Local jams and honeys: Almost every farmers market has locally made jams and honeys for sale, and they make great gifts. In the Bay Area, look for Frog Hollow‘s tart-yet-sweet Meyer lemon marmalade and Marshall Farm‘s Marin wildflower honey, which is a killer combination of lavender, lemon verbena, and roses as complex as a fine wine. (Both Frog Hollow and Marshall Farm also ship their wares.) $5-$10
Bamboo cutting boards: Man of La Muncha and Butter Bitch bought a couple of these cutting boards about six months ago and haven’t been disappointed. They are sturdy, harder than traditional wood cutting boards (resulting in fewer scratches), and best of all are made of bamboo, which is fast-growing and highly sustainable. $20-$50
The Grassfed Gourmet Cookbook: Grass-fed meat cooks faster and differently than other meat. This cookbook not only explains why, it has great tips for getting the most of your meat and lots of recipes from farms. $23
Ceramic butter keeper: DQ loves to keep butter on the counter for cooking and spreading on toast, but sometimes it’s just a little too melt-y that way. (It doesn’t help that her counter is in the sun for most of the day.) This ingenius butter keeper has been keeping her butter fresh and at just the right spreading consistency for weeks or more, just by changing cold water very few days. $10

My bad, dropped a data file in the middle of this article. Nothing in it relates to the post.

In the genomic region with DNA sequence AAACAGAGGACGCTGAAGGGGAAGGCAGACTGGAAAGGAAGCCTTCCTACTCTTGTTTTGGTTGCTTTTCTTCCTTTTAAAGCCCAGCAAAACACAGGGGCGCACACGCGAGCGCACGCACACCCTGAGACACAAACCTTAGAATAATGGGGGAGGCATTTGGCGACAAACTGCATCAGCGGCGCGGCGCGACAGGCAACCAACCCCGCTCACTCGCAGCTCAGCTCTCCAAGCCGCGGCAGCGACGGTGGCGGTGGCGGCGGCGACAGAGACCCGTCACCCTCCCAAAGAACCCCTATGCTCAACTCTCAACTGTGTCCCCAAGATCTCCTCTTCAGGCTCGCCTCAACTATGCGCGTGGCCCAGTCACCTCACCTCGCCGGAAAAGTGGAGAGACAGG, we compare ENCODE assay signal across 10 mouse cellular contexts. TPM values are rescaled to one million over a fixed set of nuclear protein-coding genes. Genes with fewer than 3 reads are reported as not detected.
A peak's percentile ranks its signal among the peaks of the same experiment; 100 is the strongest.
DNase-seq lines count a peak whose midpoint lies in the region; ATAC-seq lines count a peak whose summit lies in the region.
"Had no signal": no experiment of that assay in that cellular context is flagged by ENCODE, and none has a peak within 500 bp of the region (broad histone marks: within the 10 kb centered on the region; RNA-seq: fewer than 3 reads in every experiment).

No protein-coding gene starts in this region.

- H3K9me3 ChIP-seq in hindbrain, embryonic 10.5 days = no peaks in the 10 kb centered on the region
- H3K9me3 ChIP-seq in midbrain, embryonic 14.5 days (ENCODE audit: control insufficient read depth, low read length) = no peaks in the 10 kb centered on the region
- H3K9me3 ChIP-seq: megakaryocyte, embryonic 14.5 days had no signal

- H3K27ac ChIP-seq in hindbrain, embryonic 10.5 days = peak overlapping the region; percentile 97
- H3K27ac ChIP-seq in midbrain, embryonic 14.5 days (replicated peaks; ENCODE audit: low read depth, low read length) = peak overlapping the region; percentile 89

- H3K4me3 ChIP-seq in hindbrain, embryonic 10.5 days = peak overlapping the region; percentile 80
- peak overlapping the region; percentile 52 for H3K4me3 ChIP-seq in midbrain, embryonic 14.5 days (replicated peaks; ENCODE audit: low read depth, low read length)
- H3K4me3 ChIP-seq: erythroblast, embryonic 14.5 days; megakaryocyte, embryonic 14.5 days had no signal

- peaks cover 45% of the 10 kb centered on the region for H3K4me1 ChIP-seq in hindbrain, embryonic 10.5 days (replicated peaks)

Food dehydrator: Even in the Bay Area, trying to eat with the seasons would be easier if Dairy Queen had bought this Cadillac of food-driers at the end of the summer. There are many, many cheaper models out there for the budget-conscious, but according to the National Center for Home Preservation website, horizontal dehydrators are superior. And she’s a sucker for stainless steel. $219.
Biodegradable dinnerware and utensils: The next time you’re throwing a party and don’t want to clean up, consider springing for these plates, bowls and cups made of compostable sugar cane fiber (bagasse) — a byproduct of the sugar refining process usually disposed of by burning. (This store, Branch Home, is the brainchild of Ethicurean pal Paul Donaldson, and has really beautiful stuff, all made of sustainable ingredients.) $8 for 50 nine-inch plates.
Bamboo serving utensils: Organically grown bamboo, very stylish; also from Branch Home. $20 for set of six.
Countertop composter: Don’t throw those egg shells and carrot peels away — drop them in one of these for later disposal in your compost heap. Corn Maven likes the white ceramic version ($24), while Dairy Queen is eyeing the shiny stainless steel ($45). Both have carbon filters in the lid to prevent odor.